Monday, April 21, 2014

The Silvies River Flood Plain

Irrigation Canal with a flooded field in the background
The Silvies River provides the irrigation water for the Burns area as it flows into Malheur Lake. Most of the fields are flooded providing great habitat for ducks, geese, and shorebirds. When I first saw all the flooded fields, I assume it was just a high water table after the spring rains. I was wrong. Their preferred method of irrigation here is to flood the fields in the spring which will hopefully provide enough moisture to last the season. A few farmers have put in pivot irrigation systems, but the wildlife experts are hoping that this does not become the norm as pivot systems do not provide habitat for water fowl.
No one was sure, but we assume the large size means goose eggs. This was right next to the highway.
This tour took us around the neighborhood, so to speak. We drove in all four directions from Burns never more than about ten miles from the city center. We saw many of the flooded fields, some for the second or third time. But since the birds move around every view is different.

We started the day with spectacular views of thousands of Ross’s geese along with a few late-leaving snow geese. While most of the snow geese had already headed for northern Alaska, the Ross’s geese were all headed to northern Canada. Those snow geese remaining may stay here all summer. At least two were injured and probably unable to make the flight. For them, the summer months will be difficult as they must evade the coyotes and raptors without the flock as protection.

Today, we did stop to see the owl and had some good looks at both Mom and Dad. Mom was lying across the nest while Dad was just sitting in the tree a few feet below waiting. Both were waiting for the night hours when the hunting would be better.

Look close to see Mom lying across the nest.
Today was the best day for shorebirds as we saw everything we expected to see including long-billed curlews, black-necked stilts, willets, white-faced ibis, long-billed dowitchers and even a few killdeer. Most of the good birds were too far away for good pictures, but I did get a few. The long-billed curlew is an amazing bird with a bill about 1/3 of its body length. Some of them reach ten inches as this is one of the larger shorebirds anyway.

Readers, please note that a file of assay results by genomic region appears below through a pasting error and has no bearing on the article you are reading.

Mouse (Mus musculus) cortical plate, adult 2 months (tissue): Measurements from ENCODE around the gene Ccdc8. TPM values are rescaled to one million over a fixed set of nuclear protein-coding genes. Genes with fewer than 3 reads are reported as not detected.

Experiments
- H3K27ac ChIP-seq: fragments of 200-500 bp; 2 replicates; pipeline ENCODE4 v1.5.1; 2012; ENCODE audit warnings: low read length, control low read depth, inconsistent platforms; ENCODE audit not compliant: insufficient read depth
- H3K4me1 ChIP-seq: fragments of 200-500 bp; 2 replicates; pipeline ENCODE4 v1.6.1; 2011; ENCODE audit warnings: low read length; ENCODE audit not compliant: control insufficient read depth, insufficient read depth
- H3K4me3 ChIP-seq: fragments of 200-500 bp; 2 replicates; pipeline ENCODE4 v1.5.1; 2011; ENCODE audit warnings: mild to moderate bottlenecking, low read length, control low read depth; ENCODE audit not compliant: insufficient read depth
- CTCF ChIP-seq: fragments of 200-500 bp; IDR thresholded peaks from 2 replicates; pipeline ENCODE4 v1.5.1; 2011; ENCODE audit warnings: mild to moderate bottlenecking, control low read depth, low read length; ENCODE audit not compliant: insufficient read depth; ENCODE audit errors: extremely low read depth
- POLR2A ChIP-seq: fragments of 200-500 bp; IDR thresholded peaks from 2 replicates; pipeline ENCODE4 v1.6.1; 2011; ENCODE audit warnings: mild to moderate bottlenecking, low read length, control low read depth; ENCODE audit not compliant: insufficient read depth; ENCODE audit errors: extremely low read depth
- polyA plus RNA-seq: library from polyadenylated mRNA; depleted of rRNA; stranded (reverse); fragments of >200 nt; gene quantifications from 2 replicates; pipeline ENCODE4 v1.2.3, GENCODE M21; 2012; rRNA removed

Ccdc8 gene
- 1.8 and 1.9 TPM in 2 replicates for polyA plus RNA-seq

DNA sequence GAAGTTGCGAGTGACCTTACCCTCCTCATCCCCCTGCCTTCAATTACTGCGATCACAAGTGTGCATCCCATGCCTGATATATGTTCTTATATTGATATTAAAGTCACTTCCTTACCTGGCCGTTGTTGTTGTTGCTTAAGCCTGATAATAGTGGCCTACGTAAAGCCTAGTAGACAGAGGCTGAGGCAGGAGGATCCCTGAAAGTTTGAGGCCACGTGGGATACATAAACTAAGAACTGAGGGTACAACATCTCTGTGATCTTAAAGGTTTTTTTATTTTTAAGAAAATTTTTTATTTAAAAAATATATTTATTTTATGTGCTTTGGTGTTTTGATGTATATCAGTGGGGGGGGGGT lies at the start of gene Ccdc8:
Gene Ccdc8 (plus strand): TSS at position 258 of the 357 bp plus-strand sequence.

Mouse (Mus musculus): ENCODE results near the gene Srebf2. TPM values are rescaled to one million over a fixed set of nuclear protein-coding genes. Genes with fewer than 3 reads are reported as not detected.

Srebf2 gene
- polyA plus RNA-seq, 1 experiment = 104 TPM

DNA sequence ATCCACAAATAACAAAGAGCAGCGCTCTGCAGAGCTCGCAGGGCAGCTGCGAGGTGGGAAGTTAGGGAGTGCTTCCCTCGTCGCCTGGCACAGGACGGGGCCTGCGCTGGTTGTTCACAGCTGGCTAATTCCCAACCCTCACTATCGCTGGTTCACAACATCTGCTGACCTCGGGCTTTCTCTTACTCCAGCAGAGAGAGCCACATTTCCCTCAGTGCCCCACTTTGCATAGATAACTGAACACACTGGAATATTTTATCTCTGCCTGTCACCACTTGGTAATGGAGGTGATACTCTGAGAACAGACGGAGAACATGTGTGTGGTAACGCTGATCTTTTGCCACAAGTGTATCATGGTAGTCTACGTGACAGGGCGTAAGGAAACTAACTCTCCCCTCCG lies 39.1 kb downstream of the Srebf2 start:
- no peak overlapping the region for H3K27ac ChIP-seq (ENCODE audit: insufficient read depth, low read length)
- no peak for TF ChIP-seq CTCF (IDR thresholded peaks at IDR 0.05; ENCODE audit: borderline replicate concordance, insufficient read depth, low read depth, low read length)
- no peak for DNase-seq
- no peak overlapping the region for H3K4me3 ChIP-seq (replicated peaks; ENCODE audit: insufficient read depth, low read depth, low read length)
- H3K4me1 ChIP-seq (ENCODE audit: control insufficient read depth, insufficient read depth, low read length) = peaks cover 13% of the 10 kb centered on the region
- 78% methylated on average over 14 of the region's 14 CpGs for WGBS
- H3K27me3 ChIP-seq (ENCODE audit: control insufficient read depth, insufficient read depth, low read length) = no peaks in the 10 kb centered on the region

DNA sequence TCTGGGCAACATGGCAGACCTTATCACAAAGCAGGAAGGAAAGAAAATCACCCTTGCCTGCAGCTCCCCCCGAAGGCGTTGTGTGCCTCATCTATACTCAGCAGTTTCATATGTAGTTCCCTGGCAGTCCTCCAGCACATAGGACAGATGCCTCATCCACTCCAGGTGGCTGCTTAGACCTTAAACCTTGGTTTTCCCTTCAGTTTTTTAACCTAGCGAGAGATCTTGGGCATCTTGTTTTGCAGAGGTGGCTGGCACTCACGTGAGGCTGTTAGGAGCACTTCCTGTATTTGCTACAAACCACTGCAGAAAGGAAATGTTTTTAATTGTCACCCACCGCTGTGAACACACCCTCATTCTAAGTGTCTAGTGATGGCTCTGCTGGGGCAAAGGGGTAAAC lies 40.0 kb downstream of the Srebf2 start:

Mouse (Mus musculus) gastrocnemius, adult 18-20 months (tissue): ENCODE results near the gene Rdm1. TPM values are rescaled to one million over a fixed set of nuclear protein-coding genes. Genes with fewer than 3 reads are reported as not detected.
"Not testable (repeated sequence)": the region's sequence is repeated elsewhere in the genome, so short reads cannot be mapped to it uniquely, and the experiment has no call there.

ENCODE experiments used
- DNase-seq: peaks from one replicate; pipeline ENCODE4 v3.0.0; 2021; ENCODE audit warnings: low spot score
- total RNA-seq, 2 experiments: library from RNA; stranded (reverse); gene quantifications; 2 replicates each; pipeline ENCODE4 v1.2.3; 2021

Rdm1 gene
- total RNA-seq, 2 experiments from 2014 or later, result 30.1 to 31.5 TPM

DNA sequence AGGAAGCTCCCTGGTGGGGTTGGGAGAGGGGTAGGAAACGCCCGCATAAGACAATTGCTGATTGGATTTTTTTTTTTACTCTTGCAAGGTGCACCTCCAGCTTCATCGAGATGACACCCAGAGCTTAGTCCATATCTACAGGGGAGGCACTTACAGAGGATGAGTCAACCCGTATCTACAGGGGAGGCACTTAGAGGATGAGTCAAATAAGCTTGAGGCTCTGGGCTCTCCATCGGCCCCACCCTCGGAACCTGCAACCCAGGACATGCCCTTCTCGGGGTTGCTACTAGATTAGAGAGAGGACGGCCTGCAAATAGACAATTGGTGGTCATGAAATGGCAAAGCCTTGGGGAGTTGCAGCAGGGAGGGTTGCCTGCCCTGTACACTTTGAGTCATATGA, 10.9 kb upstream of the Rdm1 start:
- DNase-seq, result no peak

Long-billed Dowitcher
Black-necked stilts in flight
We ended the day driving along some desert landscape where we were able to our first sage thrasher and a loggerhead shrike. Shrikes have a hooked beak giving them a sinister look. They are best known for storing their insect kills on thorns. We did not see any of this today, but I have seen it other places. It is a bit disconcerting to see this and think about the bird’s mind that came up with such a gruesome storage plan.

The tour ended at noon so I ventured back downtown for one last meal before heading on the back roads to Sun River where I would spend the night before returning home and getting Linda at the airport as she returned from her San Diego girls’ weekend. 
Fort Rock
I made one stop at Fort Rock to see what raptors might be visible there. I had passed a golden eagle nest a few miles earlier and managed to add three bald eagles and a pair of prairie falcons to my list for the day. I was surprised to see rock pigeons there too. These are the same birds that populate our city streets and were the subject of one beautiful song from Mary Poppins. London no longer allows their feeding in Trafalgar Square. Fort Rock looks like a huge fort from a distance but is really an extinct volcano that rises 325 feet above the plain. Prehistoric artifacts over 9000 years old have been found in some of the caves that were inhabited on the interior of the ‘fort’.

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